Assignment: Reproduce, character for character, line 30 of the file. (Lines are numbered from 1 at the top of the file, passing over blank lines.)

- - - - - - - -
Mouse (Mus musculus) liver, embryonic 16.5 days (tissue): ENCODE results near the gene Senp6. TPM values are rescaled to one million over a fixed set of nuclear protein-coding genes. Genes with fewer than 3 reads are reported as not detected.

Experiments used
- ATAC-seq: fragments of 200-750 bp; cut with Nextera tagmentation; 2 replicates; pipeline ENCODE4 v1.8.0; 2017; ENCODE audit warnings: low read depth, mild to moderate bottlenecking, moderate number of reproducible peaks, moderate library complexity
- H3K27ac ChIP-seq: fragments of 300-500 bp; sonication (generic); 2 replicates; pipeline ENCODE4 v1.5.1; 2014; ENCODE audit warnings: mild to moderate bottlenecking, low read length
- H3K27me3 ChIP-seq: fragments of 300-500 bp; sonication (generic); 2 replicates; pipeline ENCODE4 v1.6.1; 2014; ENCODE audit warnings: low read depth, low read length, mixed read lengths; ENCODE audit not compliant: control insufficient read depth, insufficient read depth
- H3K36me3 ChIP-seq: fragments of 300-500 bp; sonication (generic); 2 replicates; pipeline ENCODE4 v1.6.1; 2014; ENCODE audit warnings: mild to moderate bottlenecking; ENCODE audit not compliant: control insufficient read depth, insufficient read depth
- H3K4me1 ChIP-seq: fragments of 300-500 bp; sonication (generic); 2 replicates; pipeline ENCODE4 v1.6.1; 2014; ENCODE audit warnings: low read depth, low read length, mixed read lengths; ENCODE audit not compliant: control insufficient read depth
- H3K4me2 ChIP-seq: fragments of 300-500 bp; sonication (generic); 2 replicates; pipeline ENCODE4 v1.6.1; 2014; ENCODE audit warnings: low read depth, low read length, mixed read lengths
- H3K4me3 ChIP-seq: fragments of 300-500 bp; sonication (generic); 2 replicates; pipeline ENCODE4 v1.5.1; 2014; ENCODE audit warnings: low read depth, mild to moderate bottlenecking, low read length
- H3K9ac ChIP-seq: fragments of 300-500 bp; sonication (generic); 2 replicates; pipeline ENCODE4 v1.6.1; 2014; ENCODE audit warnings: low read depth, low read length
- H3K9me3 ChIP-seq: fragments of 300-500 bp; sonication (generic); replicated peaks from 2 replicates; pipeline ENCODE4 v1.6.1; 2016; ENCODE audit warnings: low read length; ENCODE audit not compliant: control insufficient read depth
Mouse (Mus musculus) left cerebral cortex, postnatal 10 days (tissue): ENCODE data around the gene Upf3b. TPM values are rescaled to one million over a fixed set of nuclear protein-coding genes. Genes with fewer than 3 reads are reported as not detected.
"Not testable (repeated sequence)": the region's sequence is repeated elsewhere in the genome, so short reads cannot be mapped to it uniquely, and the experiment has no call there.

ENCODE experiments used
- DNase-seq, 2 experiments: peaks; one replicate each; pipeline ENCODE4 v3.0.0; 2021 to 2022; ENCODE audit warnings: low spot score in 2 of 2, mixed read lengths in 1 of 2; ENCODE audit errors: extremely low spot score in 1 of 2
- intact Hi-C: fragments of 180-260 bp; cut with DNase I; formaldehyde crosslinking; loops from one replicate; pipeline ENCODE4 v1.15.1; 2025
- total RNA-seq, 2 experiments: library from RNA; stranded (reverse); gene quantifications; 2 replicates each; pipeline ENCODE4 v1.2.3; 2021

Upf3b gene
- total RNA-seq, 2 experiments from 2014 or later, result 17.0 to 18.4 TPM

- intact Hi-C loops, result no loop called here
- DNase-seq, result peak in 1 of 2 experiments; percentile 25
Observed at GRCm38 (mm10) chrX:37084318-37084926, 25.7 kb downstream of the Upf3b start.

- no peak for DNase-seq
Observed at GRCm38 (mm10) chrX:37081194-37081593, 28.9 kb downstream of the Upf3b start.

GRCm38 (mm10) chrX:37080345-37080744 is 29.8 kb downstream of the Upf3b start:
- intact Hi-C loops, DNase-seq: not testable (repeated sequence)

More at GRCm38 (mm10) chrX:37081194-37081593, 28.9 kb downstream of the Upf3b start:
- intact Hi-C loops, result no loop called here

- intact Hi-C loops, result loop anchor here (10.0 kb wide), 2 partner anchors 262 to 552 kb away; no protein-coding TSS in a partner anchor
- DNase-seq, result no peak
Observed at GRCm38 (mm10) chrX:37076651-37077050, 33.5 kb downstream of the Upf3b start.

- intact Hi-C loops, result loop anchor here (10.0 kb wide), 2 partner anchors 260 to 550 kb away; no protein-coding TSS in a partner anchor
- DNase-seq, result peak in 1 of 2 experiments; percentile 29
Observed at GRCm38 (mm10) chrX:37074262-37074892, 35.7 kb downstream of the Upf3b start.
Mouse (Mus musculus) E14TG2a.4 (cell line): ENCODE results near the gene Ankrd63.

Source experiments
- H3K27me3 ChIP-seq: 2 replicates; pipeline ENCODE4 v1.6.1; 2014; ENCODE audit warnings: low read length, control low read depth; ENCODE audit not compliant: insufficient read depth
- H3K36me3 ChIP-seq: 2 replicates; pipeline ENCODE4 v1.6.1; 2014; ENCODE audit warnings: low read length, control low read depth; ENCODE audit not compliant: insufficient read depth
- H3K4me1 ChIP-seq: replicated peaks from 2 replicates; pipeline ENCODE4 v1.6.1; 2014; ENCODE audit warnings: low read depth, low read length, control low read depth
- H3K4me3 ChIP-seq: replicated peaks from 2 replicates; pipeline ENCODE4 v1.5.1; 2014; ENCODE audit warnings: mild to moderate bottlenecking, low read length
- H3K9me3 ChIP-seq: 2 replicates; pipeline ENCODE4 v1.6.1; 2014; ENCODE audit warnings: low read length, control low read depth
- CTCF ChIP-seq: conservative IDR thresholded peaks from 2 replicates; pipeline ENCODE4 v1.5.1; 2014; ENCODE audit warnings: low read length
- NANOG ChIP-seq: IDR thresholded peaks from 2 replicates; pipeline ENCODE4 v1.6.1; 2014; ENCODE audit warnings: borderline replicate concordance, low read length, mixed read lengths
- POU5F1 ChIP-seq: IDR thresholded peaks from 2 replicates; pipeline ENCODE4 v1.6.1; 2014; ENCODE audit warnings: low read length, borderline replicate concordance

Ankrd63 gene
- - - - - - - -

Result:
- DNase-seq, result no peak